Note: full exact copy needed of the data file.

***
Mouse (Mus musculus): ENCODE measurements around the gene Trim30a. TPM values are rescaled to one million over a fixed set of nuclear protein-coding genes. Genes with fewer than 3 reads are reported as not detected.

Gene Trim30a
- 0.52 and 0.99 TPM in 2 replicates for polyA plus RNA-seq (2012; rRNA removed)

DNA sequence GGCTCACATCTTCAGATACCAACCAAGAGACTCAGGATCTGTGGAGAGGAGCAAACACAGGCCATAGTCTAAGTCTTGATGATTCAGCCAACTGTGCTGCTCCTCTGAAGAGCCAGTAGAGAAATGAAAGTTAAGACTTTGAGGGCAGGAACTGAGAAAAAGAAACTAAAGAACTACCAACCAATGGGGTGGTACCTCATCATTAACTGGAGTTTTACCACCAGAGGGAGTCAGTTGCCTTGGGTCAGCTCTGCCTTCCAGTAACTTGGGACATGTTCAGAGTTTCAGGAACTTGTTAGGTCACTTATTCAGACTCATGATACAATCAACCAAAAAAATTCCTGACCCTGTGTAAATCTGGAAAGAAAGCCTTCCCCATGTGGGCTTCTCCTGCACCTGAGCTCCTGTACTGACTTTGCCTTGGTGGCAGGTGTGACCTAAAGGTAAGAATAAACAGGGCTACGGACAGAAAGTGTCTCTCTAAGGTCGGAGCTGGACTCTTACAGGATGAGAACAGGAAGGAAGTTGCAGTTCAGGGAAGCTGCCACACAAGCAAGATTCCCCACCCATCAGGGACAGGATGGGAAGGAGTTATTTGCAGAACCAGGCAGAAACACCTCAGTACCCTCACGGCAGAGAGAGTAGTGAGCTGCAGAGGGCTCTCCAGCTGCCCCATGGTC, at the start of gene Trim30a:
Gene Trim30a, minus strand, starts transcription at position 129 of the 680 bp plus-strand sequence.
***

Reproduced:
Mouse (Mus musculus): ENCODE measurements around the gene Trim30a. TPM values are rescaled to one million over a fixed set of nuclear protein-coding genes. Genes with fewer than 3 reads are reported as not detected.

Gene Trim30a
- 0.52 and 0.99 TPM in 2 replicates for polyA plus RNA-seq (2012; rRNA removed)

DNA sequence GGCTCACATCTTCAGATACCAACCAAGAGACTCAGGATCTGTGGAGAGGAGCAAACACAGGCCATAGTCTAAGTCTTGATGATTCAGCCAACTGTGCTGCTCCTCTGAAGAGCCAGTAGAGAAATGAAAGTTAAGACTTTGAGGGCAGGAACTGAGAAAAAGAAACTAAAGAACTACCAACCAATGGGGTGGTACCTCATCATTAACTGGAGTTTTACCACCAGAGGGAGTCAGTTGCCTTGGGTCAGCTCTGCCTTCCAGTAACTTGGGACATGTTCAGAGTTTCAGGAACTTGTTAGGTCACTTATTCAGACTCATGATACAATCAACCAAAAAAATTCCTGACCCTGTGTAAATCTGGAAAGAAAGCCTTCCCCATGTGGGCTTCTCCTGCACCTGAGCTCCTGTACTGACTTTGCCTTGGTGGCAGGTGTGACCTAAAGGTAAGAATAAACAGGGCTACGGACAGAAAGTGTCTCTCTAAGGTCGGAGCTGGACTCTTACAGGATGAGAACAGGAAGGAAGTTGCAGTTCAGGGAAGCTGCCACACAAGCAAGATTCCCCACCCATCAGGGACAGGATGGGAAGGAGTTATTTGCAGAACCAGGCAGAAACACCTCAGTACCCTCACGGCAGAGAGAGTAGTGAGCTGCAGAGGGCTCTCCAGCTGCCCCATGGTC, at the start of gene Trim30a:
Gene Trim30a, minus strand, starts transcription at position 129 of the 680 bp plus-strand sequence.